âI never really thought about expanding until recently because I realize that I can’t keep up with the growing popularity. [of my services]. “
She confessed that running a business is especially difficult for a solo founder, so she often calls on her friends who are also artistically inclined to henna her at events.
See Min also finds it difficult to put a price on its services, especially when there is no reference.
“Learn to assess the value of my own work [is one of the key business challenges], especially when I am negotiating with a client for an event. Being a market leader is difficult because there is no one to compare to and no one to consult with.
âFor example, clients won’t pay me dearly even if my artwork is exclusive because they compare me to other common services such as traditional henna or makeup. Because there is no one doing the same thing as me, it is much more difficult to price the market.
On a typical day, See Min supports around 5-6 clients, for a total of around 30 clients per week.
Some of her renowned clients include Thai makeup artist Pearypie, local actress Rebecca Tan and Miss International Africa.
She met her clients in cafes to work on henna or jagua designs, and rarely made house calls except for weddings or henna parties.
Floral designs are one of her most popular works, but See Min said she has also received many requests related to animals, geometry and nature.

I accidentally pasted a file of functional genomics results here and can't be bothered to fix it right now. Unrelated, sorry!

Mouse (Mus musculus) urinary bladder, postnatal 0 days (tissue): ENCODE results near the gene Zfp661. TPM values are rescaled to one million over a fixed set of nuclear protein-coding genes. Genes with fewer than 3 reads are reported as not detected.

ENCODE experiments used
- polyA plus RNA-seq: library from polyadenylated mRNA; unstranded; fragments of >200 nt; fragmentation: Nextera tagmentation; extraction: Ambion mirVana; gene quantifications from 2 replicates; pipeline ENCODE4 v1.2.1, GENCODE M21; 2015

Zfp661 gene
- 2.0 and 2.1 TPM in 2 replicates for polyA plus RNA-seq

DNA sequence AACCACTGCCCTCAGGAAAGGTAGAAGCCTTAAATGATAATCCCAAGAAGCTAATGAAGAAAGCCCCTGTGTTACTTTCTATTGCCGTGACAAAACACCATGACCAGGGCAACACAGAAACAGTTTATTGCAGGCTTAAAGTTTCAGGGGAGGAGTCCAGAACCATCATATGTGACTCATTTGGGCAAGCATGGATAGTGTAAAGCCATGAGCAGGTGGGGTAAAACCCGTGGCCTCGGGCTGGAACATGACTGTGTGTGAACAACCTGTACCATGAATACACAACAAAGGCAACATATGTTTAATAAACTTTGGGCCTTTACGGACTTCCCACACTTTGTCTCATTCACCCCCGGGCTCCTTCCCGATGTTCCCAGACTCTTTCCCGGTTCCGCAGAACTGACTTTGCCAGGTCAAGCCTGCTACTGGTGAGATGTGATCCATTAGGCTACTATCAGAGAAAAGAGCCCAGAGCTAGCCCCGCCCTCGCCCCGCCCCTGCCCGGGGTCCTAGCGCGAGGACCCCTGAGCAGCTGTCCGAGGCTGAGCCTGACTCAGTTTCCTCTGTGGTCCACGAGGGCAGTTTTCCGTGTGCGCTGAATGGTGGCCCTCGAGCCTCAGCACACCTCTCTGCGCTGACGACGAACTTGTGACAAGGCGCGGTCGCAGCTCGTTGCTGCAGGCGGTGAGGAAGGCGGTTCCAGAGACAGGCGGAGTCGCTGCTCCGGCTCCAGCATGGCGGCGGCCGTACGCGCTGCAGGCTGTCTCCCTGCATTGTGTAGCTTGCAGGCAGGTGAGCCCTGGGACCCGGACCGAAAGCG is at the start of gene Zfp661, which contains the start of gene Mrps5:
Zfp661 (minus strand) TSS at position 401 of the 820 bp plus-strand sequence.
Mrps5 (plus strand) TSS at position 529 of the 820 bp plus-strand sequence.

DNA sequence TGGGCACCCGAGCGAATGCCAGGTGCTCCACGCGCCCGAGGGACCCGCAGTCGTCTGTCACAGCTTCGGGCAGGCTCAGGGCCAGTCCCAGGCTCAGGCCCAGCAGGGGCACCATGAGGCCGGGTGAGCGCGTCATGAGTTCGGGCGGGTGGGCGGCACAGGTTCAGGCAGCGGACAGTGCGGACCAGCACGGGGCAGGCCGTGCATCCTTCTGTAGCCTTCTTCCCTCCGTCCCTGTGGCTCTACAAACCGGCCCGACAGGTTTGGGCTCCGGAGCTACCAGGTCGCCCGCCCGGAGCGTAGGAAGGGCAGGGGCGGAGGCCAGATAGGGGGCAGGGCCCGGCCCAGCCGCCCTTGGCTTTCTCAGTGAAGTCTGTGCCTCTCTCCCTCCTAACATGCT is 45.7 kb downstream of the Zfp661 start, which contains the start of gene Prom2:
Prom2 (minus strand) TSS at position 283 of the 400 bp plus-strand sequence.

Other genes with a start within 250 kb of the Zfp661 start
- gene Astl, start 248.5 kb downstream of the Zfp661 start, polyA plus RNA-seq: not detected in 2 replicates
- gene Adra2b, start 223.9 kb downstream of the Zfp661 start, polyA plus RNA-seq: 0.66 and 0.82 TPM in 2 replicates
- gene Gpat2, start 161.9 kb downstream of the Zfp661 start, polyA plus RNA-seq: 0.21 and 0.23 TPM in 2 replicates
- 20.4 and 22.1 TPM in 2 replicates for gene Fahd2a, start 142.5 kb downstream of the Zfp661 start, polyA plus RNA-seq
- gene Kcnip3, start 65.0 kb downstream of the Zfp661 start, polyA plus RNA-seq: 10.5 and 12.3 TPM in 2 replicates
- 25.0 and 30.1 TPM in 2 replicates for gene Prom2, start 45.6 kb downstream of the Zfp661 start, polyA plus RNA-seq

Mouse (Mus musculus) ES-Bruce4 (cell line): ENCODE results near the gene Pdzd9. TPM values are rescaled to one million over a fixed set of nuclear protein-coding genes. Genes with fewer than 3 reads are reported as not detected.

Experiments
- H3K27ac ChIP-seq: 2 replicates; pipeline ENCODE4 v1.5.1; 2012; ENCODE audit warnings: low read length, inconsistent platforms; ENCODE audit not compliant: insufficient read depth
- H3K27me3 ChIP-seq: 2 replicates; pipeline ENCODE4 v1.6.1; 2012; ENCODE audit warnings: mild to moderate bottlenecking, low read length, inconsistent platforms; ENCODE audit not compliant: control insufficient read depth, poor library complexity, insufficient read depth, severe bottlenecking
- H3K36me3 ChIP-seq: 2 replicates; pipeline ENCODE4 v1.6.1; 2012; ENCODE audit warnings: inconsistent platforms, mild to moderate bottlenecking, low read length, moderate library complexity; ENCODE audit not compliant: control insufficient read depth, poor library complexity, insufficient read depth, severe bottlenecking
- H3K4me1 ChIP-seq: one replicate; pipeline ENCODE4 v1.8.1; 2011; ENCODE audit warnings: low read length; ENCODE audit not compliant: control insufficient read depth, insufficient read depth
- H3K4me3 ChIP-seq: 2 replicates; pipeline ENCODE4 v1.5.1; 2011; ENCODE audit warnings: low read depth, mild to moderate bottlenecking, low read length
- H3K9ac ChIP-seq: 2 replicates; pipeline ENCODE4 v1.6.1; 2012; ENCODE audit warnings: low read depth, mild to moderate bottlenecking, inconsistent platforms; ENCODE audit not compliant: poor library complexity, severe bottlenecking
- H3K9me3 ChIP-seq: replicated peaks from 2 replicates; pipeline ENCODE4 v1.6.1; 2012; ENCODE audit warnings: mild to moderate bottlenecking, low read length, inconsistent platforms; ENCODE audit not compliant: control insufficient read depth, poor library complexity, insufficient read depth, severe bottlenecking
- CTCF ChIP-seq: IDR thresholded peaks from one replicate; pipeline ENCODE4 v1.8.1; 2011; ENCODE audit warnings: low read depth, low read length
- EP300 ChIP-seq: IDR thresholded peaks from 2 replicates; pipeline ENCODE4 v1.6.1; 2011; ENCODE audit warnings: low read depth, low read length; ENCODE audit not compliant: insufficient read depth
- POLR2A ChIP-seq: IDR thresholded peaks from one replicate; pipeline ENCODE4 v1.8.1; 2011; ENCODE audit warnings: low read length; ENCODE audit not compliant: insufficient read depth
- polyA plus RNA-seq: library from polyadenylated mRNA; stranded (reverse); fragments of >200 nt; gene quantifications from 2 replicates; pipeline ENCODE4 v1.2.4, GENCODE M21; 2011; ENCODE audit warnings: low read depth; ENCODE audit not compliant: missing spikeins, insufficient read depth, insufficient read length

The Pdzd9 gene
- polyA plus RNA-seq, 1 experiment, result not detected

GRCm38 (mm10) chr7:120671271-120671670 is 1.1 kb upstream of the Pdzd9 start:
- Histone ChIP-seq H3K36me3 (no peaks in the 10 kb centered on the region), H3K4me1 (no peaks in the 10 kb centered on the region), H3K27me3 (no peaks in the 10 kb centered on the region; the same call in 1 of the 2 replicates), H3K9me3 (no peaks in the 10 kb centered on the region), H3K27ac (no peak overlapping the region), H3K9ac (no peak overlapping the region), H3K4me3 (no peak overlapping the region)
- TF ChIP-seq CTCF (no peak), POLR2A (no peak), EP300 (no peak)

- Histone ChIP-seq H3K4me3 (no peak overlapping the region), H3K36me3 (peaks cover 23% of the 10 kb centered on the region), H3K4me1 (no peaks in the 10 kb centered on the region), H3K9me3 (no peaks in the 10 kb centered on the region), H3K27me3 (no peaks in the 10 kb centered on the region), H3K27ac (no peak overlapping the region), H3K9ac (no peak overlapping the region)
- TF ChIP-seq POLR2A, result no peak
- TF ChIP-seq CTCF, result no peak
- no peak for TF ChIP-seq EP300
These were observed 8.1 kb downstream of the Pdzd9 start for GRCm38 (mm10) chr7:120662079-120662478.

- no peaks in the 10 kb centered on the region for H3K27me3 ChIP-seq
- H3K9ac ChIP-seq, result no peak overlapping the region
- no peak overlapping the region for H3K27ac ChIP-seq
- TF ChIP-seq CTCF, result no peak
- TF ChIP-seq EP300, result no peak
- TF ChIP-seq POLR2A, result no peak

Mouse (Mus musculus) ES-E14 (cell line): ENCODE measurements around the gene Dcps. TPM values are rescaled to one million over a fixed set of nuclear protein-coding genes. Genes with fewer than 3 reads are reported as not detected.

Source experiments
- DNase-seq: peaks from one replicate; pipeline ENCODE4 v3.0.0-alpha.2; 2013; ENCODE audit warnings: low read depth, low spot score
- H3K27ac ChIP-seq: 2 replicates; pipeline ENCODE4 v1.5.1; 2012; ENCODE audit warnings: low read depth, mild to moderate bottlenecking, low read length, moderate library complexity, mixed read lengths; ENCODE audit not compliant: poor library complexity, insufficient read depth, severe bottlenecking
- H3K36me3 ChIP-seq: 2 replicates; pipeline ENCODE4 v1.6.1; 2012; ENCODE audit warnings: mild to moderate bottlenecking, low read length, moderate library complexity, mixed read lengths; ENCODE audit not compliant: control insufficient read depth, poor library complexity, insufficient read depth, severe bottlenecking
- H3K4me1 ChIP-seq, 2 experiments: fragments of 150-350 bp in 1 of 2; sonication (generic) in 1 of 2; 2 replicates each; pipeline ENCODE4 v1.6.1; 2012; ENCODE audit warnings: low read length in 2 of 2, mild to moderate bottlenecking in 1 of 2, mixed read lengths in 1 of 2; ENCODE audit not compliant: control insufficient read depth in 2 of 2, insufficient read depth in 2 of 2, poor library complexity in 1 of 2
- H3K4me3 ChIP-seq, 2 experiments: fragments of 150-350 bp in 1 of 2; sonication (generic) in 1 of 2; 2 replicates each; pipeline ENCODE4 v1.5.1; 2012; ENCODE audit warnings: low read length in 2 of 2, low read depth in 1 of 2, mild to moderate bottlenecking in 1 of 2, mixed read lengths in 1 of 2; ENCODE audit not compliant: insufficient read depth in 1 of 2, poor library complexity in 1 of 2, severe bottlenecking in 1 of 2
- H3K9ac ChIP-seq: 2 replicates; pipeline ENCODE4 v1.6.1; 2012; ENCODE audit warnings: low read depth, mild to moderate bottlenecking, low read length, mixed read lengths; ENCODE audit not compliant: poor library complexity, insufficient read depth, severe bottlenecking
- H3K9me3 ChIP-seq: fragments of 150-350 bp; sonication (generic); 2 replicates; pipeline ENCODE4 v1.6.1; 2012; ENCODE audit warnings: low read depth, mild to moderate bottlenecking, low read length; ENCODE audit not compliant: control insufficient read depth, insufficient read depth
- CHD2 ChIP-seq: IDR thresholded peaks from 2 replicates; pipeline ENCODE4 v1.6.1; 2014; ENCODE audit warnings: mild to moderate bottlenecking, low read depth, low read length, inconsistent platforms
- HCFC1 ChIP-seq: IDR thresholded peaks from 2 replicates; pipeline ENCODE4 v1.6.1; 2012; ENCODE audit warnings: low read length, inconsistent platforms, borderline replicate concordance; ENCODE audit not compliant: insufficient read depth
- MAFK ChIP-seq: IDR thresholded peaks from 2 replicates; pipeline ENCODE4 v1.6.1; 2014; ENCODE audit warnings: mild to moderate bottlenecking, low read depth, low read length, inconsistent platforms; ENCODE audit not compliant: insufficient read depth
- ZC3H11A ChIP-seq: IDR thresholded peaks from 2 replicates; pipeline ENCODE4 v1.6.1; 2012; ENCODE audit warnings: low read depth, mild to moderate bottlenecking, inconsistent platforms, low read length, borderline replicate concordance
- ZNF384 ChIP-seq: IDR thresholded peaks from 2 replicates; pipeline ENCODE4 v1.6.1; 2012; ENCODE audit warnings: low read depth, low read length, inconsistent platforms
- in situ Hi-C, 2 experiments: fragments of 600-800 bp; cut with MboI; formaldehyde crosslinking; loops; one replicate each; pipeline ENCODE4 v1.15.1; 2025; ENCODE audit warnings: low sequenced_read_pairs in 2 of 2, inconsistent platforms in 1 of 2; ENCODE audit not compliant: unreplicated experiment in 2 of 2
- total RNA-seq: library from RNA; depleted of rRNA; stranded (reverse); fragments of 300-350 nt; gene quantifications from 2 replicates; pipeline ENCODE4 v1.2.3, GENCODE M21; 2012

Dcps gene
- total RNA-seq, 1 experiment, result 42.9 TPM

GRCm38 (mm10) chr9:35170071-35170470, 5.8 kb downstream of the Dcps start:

The price depends on the complexity and size of the designs, ranging from $ 20 to $ 60; and she typically allocates one hour to each client.
So here is the burning question: How much does she earn from these services?
âI never really wanted this to become a full-fledged business, so I never kept track of it down to the decimal place, but it didn’t cost much to get started, which was perfect for me as I am still a student. I started with henna, which is a very inexpensive material. The profit margin is so high that I can cover the costs with just one henna design. Now, with jagua, the costs can be covered after one to three pieces â, says See Min.
âI make about $ 3,000 a month just by making one-on-one appointments. With wedding henna and events, [my earnings] would be between $ 3,000 and $ 5,000 per month.
Despite the stable earnings, See Min believes that “Money is secondary”.
“To earn money by [this] is a real bonus, [ultimately] it is my passion to do what I do.
Reduce the stigma of body art
See Min thinks tattoos are still frowned upon in Singapore – this is seen as a “Sign of gangsterism or irresponsibility (due to its impermanence)”.
But the general disapproval of tattoos has sparked the rise and demand for temporary skin art so that others can express themselves without commitment.
Asked about her future business plans, See Min said she was currently renovating her home. Soon, her room will be transformed into a home studio so that she can make appointments and possibly give lessons.
âI actually plan to teach and spread my seeds because I think henna and jagua tattoos can eventually turn into something more and help reduce the stigma of body art. . I just need more people to do it with me â, she added.
See Min also plans to make waves overseas and venture to Los Angeles for a few months, with the hopes that Coachella and Henna Con will hire him to be a part of their large-scale events.
Asked about a business mantra she lives by, See Min said: “I believe that you should always be passionate and sincere about your own craft, and never lose sight of what you are fighting for.”
âAs long as you persevere and keep fighting to make your passion your job, hard work will pay off. People will see it and you never have to work a day.
Check out his work on @ henn.drawn and send him a direct message if you’d like to make an appointment! Otherwise, check out his Facebook page here.
Featured Image Credit: Time Out Singapore / @ henn.drawn